Binyang Caves in Longmen Grottoes

binyang caves in longmen grottoes

Binyang Caves (宾阳洞) in Longmen Grottoes, formerly known as Lingyan Temple (灵岩寺), consist of three caves: Binyang Central Cave, Binyang North Cave, and Binyang South Cave. Carved during the first year of the Jingming era of the Northern Wei Dynasty (500 AD), these caves have a history of over 1,500 years. Binyang Caves were initiated by Emperor Xuanwu of the Northern Wei Dynasty to commemorate the historical achievements of Emperor Xiaowen and Empress Wen Zhao, including the relocation of the capital to Luoyang and the implementation of sinicization reforms. They are the only stone caves mentioned in China’s official historical records. Construction of the Binyang Caves spanned 24 years and involved over 800,000 workers. Despite of the enormous investment, during the Northern Wei Dynasty, only Binyang Middle Cave was completed, with Binyang South Cave and Binyang North Cave finished during the Sui and Tang Dynasties.

Bingyang North Cave

binyang north cave

The North Cave, initiated during the Northern Wei Dynasty and completed in the early years of the Tang Dynasty (641-650 AD), features a prominent statue of Amitabha Buddha. The intricate halo behind the Buddha is adorned with flame motifs, adding vitality to the scene. The main statue of Amitabha Buddha in the Binyang North Cave is depicted in a unique “scissors-hand” gesture, which is a rare Buddhist mudra. In this mudra, the right hand is raised with the palm facing upward, the thumb, ring finger, and little finger are bent, while the index and middle fingers are extended. The left hand is lowered with the palm facing downward, the ring finger and little finger are bent, and the other fingers are extended. This mudra conveys a sense of strong determination and willpower. Due to erosion causing the thumb to disappear and the gap between the index and middle fingers to widen, the statue resembles the popular “scissors hand” gesture, leading to humorous nicknames such as the “Scissors-hand” Buddha among internet users.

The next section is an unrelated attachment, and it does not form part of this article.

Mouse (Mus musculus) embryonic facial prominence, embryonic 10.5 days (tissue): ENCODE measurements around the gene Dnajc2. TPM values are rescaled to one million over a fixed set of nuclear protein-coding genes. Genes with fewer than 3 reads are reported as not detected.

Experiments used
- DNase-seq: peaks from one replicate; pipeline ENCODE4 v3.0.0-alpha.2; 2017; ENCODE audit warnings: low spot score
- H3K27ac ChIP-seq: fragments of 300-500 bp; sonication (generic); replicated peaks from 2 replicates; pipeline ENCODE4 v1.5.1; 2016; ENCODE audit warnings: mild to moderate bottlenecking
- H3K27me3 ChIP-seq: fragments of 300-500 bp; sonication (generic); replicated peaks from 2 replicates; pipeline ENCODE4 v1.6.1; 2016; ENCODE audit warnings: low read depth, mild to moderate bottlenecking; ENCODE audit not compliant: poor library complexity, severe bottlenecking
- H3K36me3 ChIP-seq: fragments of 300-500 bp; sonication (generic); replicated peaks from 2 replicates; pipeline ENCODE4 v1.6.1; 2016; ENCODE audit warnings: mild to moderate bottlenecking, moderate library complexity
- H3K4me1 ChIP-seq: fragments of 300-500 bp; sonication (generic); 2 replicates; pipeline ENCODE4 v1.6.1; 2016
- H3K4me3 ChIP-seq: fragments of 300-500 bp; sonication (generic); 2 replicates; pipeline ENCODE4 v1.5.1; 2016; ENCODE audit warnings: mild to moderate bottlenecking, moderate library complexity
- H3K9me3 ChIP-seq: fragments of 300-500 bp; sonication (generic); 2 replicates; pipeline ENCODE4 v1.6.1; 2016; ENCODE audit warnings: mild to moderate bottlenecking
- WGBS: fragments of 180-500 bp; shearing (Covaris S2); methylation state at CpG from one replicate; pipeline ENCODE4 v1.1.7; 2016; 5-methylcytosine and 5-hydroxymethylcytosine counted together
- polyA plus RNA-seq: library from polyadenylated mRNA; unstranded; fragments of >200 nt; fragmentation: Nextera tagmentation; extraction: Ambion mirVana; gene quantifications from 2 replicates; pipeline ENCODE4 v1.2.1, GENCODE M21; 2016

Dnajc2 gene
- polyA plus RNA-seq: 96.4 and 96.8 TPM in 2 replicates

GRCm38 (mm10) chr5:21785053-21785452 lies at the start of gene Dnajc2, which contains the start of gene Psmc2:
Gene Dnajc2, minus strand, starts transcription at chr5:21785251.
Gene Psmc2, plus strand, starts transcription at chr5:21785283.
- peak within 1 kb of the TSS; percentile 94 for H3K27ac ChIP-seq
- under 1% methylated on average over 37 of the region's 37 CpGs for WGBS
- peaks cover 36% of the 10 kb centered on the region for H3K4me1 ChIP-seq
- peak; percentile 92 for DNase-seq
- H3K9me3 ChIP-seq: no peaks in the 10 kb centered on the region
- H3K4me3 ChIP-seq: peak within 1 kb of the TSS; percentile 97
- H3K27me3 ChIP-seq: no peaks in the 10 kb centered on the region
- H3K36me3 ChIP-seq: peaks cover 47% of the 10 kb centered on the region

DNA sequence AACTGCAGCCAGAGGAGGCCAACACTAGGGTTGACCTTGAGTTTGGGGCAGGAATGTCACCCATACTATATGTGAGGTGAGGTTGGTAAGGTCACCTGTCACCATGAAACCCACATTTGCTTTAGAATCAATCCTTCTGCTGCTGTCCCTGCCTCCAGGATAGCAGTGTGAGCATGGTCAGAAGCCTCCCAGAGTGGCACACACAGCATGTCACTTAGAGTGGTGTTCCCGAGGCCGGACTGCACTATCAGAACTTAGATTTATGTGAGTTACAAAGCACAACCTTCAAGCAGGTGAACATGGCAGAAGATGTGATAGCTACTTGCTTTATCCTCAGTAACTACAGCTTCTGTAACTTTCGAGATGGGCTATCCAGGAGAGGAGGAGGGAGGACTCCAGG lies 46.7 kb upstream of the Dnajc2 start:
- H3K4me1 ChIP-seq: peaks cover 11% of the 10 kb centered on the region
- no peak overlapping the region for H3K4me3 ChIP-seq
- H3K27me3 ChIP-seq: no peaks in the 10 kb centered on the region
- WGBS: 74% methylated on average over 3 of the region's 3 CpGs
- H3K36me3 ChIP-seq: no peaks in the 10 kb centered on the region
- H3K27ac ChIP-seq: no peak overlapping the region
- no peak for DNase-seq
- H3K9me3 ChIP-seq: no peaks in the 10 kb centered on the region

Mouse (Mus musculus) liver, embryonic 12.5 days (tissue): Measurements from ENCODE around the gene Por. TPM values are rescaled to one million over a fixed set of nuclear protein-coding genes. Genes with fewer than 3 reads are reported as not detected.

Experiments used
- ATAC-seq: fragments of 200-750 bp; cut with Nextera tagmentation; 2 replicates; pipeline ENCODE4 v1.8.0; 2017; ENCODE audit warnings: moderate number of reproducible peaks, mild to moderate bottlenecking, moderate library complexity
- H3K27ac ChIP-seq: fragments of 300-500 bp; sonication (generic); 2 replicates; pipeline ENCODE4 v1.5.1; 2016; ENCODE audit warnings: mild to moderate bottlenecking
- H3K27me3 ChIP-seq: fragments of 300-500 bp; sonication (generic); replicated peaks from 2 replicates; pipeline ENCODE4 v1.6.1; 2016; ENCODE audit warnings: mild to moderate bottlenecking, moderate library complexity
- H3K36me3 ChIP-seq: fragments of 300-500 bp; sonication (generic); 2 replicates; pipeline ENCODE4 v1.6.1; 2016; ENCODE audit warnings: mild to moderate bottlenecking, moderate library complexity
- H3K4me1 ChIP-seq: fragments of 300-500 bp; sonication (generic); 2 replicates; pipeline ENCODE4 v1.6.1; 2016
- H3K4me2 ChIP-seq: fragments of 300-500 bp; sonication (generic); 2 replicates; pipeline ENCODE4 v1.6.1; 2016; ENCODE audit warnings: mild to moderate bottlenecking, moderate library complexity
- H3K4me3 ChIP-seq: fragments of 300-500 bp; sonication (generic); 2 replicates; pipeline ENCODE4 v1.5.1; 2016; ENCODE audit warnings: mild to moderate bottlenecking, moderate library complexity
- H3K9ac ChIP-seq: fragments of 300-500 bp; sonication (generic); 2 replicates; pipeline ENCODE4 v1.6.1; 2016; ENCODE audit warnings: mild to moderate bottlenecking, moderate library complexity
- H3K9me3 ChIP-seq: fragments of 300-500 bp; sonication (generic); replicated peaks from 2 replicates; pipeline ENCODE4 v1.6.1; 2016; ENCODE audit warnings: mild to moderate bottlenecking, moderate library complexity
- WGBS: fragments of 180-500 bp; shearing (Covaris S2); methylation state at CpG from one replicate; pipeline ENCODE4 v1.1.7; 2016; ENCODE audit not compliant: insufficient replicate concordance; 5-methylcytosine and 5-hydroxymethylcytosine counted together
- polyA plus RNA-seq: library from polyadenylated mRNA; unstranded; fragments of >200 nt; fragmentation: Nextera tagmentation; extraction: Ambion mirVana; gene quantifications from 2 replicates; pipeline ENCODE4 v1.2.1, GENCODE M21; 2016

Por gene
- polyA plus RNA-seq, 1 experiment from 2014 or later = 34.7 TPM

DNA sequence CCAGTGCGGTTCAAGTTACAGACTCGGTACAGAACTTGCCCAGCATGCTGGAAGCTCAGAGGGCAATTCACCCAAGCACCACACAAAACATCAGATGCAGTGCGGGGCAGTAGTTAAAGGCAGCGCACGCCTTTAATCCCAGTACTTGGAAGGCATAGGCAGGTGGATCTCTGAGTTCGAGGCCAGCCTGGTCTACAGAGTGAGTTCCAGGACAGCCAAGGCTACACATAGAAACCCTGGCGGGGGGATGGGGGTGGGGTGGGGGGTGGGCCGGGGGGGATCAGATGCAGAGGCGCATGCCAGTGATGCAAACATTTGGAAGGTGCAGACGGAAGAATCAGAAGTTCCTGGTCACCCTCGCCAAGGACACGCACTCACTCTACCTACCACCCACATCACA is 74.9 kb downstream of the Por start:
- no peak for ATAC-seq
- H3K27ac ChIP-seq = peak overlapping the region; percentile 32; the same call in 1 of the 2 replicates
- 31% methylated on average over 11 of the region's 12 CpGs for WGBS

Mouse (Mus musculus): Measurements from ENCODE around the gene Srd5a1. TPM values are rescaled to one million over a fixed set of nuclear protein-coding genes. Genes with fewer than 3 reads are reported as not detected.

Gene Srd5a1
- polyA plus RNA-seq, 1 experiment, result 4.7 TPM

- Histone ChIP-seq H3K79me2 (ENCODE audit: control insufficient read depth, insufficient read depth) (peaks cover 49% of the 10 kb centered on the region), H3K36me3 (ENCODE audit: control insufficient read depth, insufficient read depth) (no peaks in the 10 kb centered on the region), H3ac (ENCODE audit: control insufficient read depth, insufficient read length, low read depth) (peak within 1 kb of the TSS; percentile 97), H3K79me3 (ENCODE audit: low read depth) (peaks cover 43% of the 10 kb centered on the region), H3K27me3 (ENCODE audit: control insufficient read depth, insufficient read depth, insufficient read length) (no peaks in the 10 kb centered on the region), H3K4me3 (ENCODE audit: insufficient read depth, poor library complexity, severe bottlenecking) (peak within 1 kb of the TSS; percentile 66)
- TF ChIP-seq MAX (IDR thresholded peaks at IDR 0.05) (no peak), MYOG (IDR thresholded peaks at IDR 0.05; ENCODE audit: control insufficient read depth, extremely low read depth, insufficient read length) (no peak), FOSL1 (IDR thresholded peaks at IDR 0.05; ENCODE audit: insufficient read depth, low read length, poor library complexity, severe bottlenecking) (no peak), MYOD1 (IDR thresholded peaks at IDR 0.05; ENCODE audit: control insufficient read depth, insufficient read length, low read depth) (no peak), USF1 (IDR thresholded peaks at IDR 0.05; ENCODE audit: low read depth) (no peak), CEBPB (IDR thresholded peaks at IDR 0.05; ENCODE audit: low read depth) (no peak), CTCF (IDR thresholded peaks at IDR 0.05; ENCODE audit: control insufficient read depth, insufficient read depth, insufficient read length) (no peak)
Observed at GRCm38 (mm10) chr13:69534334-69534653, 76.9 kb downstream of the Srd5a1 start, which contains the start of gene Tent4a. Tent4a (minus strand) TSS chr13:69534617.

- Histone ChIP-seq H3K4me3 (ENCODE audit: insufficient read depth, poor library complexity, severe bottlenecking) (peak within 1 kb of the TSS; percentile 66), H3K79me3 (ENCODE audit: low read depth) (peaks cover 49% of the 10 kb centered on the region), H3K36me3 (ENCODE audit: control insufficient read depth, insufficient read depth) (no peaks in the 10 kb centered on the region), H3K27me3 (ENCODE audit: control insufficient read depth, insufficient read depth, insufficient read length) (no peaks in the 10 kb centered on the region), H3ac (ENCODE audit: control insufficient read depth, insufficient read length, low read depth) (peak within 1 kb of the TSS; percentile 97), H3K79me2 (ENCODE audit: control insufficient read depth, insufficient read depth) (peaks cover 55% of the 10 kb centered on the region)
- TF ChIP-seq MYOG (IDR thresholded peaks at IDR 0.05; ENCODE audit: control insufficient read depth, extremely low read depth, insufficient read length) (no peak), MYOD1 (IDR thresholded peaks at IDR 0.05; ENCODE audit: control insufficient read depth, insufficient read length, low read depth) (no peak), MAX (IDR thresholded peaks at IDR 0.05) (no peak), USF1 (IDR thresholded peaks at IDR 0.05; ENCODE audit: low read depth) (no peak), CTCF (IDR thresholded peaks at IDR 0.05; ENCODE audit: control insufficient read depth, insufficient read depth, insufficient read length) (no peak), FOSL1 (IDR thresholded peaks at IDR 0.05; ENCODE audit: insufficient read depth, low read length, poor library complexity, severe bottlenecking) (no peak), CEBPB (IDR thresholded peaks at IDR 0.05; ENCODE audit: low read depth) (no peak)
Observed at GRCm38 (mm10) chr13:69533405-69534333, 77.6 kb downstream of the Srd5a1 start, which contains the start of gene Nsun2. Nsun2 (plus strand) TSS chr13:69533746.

Bingyang Central Cave

binyang central cave

Constructed from the first year of the Jingming era to the fourth year of the Zhengguang era (500-523 AD), the Binyang Central Cave boasts a plan resembling a horseshoe, with a domed ceiling. It measures 12 meters deep, 10.90 meters wide, and 9.3 meters high. Adorning the central wall are the main statue of Shakyamuni Buddha seated, along with two disciples and two Bodhisattvas. On both the northern and southern walls stand one Buddha and two Bodhisattvas each. These sculptures exhibit slender figures, gentle expressions, and graceful demeanors, representing the characteristic “delicate and refined style” popular during the late Northern Wei period.

The floor is decorated with lotus flower patterns, symbolizing a lotus pond. In the center of the ceiling is a relief sculpture of a blooming lotus flower, surrounded by eight celestial musicians and two offering deities, all draped with flowing curtains resembling a lotus canopy. The front wall features large relief sculptures depicting the transformation of Vimalakirti, Prince Siddhartha feeding a tiger, Prince Sudhana’s act of charity, the Empress and Emperor worshipping Buddha, and ten Guardian Kings.

In 1978, to protect the cave’s carvings, the brick roll-up door was removed, revealing once-hidden sculptures such as the four-headed, four-armed and one-headed, four-armed Dharmapalas (protective deities).

Binyang South Cave

binyang south cave

The Binyang South Cave was initiated during the Northern Wei Dynasty and completed during the Sui Dynasty (595-616 AD). The main statue of Amitabha Buddha exhibits a plump face, thick lips, and natural, flowing robes. The sculptures in this cave blend the robust and majestic style of the Northern Wei Dynasty with the lively and dynamic style of the Tang Dynasty, representing a transitional period in artistic expression. The numerous inscriptions found within the cave provide valuable textual records for researchers studying the history and artistry of the Longmen Grottoes.

Other Attractions in Longmen Grottoes

Notify of
Inline Feedbacks
View all comments
Would love your thoughts, please comment.x